He has been dubbed the King in the North, but Mayor of Greater Manchester Andy Burnham – today accused of holding the government to ransom over coronavirus – has not always wielded such power, despite a life in politics.
Burnham, who turned 50 in January, has been centre stage this week, earning himself the Game of Thrones-inspired nickname after demanding Boris Johnson’s Government pay up over their Tier Three plans.
He was born in Liverpool and has previously said he joined the Labour Party when he was just 14.
His first job was unpaid as a reporter for the Middleton Guardian, which ended acrimoniously when he claims he told his editor to ‘shove it’ after being made the ‘whipping boy’
Greater Manchester Mayor Andy Burnham speaks outside the city’s Central Library yesterday
He studied at Cambridge University, where he met his wife Marie-France van Heel who he would go on to marry in 2000.
By the age of 24 he had turned to politics to become Tessa Jowell’s researcher and later became MP Chris Smith’s special adviser until 2001.
But it was the resignation of Leigh MP Lawrence Cunliffe which transformed his path from one on the sidelines to front of house.
Burnham was selected – and won – the traditional Labour safe seat, telling Labour Uncut: ‘I went up there, based myself there, knocked on every door of every member and won the Leigh nomination through grassroots campaigning.’
Andy Burnham and wife Marie-France van Heel before the ‘Stone Roses: Made Of Stone’ film
Andy Burnham and Ed Balls at a charity football match at the Labour Party Conference
He was promoted in Tony Blair’s Government to Minister of State in the Department of Health then in 2008 under Gordon Brown to Secretary of State for Culture, Media and Sport.
That year he moved to apologise to the director of pressure group Liberty after claiming she had made ‘late-night, hand-wringing, heart-melting’ phone calls to then MP David Davis over terror legislation.
After being heckled at the 20th anniversary of the Hillsborough disaster he spoke to Brown about raising the tragedy in Parliament, which then led to the second inquiry.
His meteoric rise continued in 2009 when he was made Secretary of State for Health, but just a month in found himself at the centre of the Stafford Hospital scandal.
Hundreds of patients had died needlessly under appalling standards of care and Burnham’s handling of the subsequent investigation saw him heavily criticised.
His appointment of Robert Francis QC was not held in public and was limited in a way that infuriated relatives of the deceased. When Labour lost the general election, the Tories upgraded it to a public hearing.
Ed Miliband – who beat Burnham in the Labour leadership battle – with him in 2010
In 2010 he failed in a bid to become leader of the party, with Ed Miliband taking the position.
Again in 2015 he stood again for the top role and was this time considered as the frontrunner to win.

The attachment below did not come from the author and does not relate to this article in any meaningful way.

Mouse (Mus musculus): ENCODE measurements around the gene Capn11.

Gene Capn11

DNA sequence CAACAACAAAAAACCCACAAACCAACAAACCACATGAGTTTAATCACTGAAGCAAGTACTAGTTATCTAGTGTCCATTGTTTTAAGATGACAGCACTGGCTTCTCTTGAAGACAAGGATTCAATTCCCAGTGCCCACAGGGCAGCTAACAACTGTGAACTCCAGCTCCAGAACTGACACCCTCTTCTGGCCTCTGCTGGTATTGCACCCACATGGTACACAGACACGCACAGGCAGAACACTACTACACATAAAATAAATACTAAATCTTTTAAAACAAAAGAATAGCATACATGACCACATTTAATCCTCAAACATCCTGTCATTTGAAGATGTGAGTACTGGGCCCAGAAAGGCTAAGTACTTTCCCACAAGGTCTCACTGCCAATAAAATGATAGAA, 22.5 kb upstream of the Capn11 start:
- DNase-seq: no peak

Campaigner Julie Bailey, who exposed the Stafford scandal, savaged the suggestion he could lead the Labour Party.
She said at the time: ‘We believe him to be a grossly unsuitable candidate. It would be a disaster for patients if he was ever to become Health Secretary again, let alone assume any higher public office.’
In the end Jeremy Corbyn unexpectedly won and Burnham became shadow home secretary, but he later admitted it had effectively ended his Westminster career.
It had been a disappointing end to a career that once him so well known he was forced to deny he wore make-up on his expressive eyes – features that once saw colleagues nickname him Bambi.
He told Trailblazer last year he had become disillusioned with national government after the leadership failure.
Burnham said: ‘It’s hard – especially being the front-runner – but nothing is a given in politics, hence why I fell out of love with Westminster. I was in this to change politics and knew if didn’t win then I wouldn’t stick around. In losing, although it was tough it did help draw a line under Westminster life, enabling me to have a clear sight to come home and focus on what I care about – North West England.
‘The defeat was bruising; leadership elections always are. Getting rejected from people you knew was tough, but it epitomised the shallowness of Westminster. I was always the loyal Labour person, a team player and thought it would serve me well but it didn’t come my way and it exposed the fickleness of politics at a national level.’
By May the next year Labour party officials in Greater Manchester had approached him to ask his thoughts on running in their mayoral election.
He agreed and resigned from his shadow minister role to concentrate on his bid for office in the northern city.
When a General Election was announced before the mayoral votes, Burnham did not stand as an MP – a decision time proved to have been the correct one. He left the Commons in May 2017.
He won the majority of the vote and his victory speech gave little doubt on his views on central government.
Burnham told supporters: ‘This is the dawn of a new era, not just for this city region but for politics in our country. It has been too London-centric for too long.
‘The old political and party structures haven’t delivered for all people and for all places.
“They have created this crisis in politics we are living through now. And you know what? We could hold as many general elections as we like and that will never solve the problem.’
Yesterday as he stood outside Manchester Central Library decrying Boris Johnson’s plans to put the city into Tier Three restrictions, his words could have come from the same speech.
With a rollercoaster career in politics spanning nearly three decades, only time will tell whether it will see this stance will see his star rise or fall.